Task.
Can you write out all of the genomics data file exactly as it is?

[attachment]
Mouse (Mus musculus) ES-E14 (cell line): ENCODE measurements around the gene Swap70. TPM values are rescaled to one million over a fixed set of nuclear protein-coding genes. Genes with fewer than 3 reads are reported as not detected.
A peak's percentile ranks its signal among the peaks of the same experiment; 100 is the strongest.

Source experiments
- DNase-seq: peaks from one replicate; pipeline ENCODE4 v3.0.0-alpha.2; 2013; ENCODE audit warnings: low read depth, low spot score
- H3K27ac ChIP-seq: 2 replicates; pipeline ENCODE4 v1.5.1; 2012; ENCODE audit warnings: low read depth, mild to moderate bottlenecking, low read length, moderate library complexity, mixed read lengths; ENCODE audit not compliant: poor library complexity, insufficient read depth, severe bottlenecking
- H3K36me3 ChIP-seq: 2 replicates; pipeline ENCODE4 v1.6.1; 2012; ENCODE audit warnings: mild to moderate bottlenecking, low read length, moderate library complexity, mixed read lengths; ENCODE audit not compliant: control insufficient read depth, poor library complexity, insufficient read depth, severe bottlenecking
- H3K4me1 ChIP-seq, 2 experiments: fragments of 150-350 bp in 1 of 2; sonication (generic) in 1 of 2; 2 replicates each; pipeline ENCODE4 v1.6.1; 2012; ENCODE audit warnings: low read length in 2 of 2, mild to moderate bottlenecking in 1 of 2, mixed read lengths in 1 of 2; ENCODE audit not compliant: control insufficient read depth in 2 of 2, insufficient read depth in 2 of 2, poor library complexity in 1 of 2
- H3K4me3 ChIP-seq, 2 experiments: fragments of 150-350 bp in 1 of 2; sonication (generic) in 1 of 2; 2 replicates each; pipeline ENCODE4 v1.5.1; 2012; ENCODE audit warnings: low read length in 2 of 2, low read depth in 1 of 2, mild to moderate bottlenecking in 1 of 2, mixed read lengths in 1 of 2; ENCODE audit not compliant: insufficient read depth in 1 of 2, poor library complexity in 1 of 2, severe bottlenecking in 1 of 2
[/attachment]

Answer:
Mouse (Mus musculus) ES-E14 (cell line): ENCODE measurements around the gene Swap70. TPM values are rescaled to one million over a fixed set of nuclear protein-coding genes. Genes with fewer than 3 reads are reported as not detected.
A peak's percentile ranks its signal among the peaks of the same experiment; 100 is the strongest.

Source experiments
- DNase-seq: peaks from one replicate; pipeline ENCODE4 v3.0.0-alpha.2; 2013; ENCODE audit warnings: low read depth, low spot score
- H3K27ac ChIP-seq: 2 replicates; pipeline ENCODE4 v1.5.1; 2012; ENCODE audit warnings: low read depth, mild to moderate bottlenecking, low read length, moderate library complexity, mixed read lengths; ENCODE audit not compliant: poor library complexity, insufficient read depth, severe bottlenecking
- H3K36me3 ChIP-seq: 2 replicates; pipeline ENCODE4 v1.6.1; 2012; ENCODE audit warnings: mild to moderate bottlenecking, low read length, moderate library complexity, mixed read lengths; ENCODE audit not compliant: control insufficient read depth, poor library complexity, insufficient read depth, severe bottlenecking
- H3K4me1 ChIP-seq, 2 experiments: fragments of 150-350 bp in 1 of 2; sonication (generic) in 1 of 2; 2 replicates each; pipeline ENCODE4 v1.6.1; 2012; ENCODE audit warnings: low read length in 2 of 2, mild to moderate bottlenecking in 1 of 2, mixed read lengths in 1 of 2; ENCODE audit not compliant: control insufficient read depth in 2 of 2, insufficient read depth in 2 of 2, poor library complexity in 1 of 2
- H3K4me3 ChIP-seq, 2 experiments: fragments of 150-350 bp in 1 of 2; sonication (generic) in 1 of 2; 2 replicates each; pipeline ENCODE4 v1.5.1; 2012; ENCODE audit warnings: low read length in 2 of 2, low read depth in 1 of 2, mild to moderate bottlenecking in 1 of 2, mixed read lengths in 1 of 2; ENCODE audit not compliant: insufficient read depth in 1 of 2, poor library complexity in 1 of 2, severe bottlenecking in 1 of 2